Sunday, March 11, 2012
LIPA prepares to heat up solar incentives
Long Island Business News
Published: March 6, 2012
Just days after the reducing existing incentives for companies installing solar power, the Long Island Power Authority is gearing up to launch a new, far-reaching incentive program in which it will pay customers based on the solar power they produce.
LIPA Chief Operating Officer Michael Hervey described the program, which could be in place as early as this summer, during his speech at the Hauppauge Industrial Association’s annual energy update on Tuesday.
The authority hopes to formally announce a feed-in solar tariff rate in April, paying customers based on solar energy they generate, although the program wouldn’t launch immediately. Feed-in tariffs have been used in states such as California and Florida, where solar energy has caught on rapidly.
Although the tariff would apply to both residential and commercial customers, Hervey said it could make bigger installations, in particular, more economical.
“It’s more of an incentive for medium-to-larger solar installations,” Hervey said. “It allows medium-to-larger solar installations to feed directly into the grid and get paid a fixed price for selling into the electric grid.”
Hervey announced the broad outlines of the program, but not the rates or details, days after the authority cut its commercial solar rebate from $1.75 per kilowatt to $1.50, matching the rest of the state.
“It was so successful that just last week we had to drop the rebate amount,” he said. “We had a very high subscription rate for the commercial program in December and January. We’re well on our way to using our whole year quota for commercial solar.”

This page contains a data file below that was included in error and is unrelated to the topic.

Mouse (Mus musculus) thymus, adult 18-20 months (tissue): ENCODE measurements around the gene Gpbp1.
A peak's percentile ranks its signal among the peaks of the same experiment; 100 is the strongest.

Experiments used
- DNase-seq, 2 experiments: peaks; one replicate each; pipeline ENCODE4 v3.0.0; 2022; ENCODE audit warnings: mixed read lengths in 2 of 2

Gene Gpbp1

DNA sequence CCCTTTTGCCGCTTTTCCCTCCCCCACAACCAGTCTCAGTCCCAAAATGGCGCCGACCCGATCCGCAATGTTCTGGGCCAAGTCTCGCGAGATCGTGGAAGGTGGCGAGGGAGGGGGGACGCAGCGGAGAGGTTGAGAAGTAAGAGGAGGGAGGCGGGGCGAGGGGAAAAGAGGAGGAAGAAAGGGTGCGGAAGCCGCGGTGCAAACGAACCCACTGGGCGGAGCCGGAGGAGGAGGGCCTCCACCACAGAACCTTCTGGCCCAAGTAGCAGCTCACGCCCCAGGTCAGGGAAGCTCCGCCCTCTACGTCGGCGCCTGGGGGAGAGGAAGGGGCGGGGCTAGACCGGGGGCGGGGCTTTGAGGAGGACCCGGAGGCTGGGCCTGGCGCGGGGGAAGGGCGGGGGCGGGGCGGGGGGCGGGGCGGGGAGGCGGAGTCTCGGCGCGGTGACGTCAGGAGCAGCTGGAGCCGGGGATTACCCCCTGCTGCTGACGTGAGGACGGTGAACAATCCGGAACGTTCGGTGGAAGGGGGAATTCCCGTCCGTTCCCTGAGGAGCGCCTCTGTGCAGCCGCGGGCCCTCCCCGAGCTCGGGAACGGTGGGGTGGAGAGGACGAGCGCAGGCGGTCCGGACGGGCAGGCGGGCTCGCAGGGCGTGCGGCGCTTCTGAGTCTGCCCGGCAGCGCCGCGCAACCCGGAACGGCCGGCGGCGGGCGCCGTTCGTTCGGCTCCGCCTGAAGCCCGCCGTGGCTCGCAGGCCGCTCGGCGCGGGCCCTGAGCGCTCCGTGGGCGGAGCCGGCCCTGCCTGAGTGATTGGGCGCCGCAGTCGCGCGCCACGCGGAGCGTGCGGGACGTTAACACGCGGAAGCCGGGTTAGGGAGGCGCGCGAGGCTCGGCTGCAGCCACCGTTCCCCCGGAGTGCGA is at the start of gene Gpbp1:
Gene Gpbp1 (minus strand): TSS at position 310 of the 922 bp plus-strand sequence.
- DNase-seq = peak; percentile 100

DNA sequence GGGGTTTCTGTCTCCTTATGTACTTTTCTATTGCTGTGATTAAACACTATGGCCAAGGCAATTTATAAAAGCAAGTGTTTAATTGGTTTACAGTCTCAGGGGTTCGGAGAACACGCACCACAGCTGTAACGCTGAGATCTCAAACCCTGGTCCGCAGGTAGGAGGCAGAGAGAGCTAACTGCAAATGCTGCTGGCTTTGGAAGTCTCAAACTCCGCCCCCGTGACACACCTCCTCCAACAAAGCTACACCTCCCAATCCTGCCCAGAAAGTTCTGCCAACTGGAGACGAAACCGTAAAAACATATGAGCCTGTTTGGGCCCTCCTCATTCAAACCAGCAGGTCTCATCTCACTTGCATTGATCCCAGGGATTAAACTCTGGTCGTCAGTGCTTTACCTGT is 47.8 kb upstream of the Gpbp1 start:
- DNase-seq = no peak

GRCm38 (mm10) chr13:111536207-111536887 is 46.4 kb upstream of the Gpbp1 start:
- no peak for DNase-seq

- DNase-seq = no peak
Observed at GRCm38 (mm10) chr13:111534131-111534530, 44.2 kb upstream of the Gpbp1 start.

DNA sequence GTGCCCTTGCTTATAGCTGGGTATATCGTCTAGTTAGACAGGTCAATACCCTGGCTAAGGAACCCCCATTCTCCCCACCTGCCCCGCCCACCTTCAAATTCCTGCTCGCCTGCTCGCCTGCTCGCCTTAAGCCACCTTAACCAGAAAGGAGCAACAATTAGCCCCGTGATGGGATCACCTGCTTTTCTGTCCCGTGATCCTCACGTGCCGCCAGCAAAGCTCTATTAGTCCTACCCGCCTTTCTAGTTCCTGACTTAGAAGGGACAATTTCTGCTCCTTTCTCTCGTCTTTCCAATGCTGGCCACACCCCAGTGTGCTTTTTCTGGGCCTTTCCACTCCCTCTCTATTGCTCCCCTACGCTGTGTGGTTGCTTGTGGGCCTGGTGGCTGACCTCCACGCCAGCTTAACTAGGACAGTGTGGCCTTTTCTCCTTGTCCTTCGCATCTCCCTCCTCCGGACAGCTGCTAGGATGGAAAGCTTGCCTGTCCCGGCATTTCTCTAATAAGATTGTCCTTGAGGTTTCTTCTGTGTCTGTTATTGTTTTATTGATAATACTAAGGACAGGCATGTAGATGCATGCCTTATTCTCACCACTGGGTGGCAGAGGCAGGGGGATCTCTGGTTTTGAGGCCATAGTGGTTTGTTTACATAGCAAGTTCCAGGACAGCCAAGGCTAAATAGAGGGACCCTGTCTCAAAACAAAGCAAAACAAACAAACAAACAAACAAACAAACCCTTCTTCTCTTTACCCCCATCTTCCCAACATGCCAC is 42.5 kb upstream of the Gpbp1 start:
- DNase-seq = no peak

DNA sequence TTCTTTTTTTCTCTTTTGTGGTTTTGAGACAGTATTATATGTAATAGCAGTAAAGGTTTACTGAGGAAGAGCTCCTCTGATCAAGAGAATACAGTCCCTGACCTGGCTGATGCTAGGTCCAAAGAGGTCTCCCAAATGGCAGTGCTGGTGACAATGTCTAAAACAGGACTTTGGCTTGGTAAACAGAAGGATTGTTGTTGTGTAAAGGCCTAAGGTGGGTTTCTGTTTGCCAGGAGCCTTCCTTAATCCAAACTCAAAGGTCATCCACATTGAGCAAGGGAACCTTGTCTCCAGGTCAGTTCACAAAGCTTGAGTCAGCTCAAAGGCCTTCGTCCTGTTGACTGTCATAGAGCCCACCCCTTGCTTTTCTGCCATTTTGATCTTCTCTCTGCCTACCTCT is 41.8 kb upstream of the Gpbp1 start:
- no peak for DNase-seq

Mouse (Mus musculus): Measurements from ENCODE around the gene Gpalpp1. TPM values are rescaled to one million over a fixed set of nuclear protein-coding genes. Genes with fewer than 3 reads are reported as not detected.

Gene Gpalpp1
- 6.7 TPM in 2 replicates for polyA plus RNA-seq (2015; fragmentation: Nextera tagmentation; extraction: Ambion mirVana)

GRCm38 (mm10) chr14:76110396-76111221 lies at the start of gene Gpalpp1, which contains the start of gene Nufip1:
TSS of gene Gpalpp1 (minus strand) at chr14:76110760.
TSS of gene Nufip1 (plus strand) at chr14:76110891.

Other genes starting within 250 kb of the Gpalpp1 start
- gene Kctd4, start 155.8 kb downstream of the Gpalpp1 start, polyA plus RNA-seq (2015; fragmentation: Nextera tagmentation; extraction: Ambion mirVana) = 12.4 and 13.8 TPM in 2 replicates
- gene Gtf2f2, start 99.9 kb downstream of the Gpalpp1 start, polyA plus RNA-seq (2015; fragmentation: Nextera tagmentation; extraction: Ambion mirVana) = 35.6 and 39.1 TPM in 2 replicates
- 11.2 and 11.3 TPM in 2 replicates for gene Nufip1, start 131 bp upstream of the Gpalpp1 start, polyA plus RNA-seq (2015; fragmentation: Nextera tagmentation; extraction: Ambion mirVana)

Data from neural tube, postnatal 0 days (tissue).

LIPA hopes the feed-in tariff could generate a new burst of interest in larger projects, further fueling solar power on Long Island. Hervey said the tariff would supplement existing programs, such as solar installation rebates that are driving a shift to solar.
“It’s all about policy,” said Neal Lewis, executive director of the Sustainability Institute at Molloy Collegeand a LIPA board member. “You can train people to install solar panels. But if you don’t have the right policy, they won’t get a job. We’re expanding.”
Solar contractors said small solar installations already caught on in this region, but a feed-in tariff could prompt a new generation of projects.
“The market is very driven by regional policies, such as LIPA’s program,” said Gentry Rouse, director of business development for Clermont, NY-based Premier Power. “In New York, we’ve seen a market for smaller systems. This feed-in tariff opens up the opportunity for larger systems.”
Supporters of feed-in tariffs point out that systems are reimbursed based not on cost, but generation, so efficient systems are rewarded at a higher rate.
“When you look at large commercial systems, you can get the price per installed solar down,” Rouse said. “The paybacks are there really for larger systems.”
A National Renewable Energy Laboratory study of feed-in tariffs described various types, including some that are constant, while others vary based on energy cost.
Utilities in Florida, Hawaii and Vermont have adopted feed-in tariff policies based on the cost of generation, while Maine adopted a cost-based tariff with a cap. California, on the other hand, adopted a feed-in tariff based on “avoided cost” related to market prices.
LIPA also is developing a remote net metering tariff in which companies that install solar power away from their facilities will be able to reap benefits of solar programs.
“That opens up some real possibilities, being able to use property in less dense areas to net meter usage against a building in a higher density area,” Hervey said.
Hervey said the authority hopes the feed-in tariff as well as streamlined and standardized permitting will lead to a new crop of solar projects as more medium-sized businesses get on board. “It certainly opens up another market,” Hervey added of the tariff. “We’ll have to see what it brings. It’s meant to be a whole new market.”
The feed-in tariff is part of several changes in the works for solar programs, for which LIPA has about $25 million set aside for incentive programs. There are currently about 70 megawatts of solar power on Long Island.
LIPA, meanwhile, has led a push for towns to sign on for a uniform solar code, in which standard regulations and costs govern installation.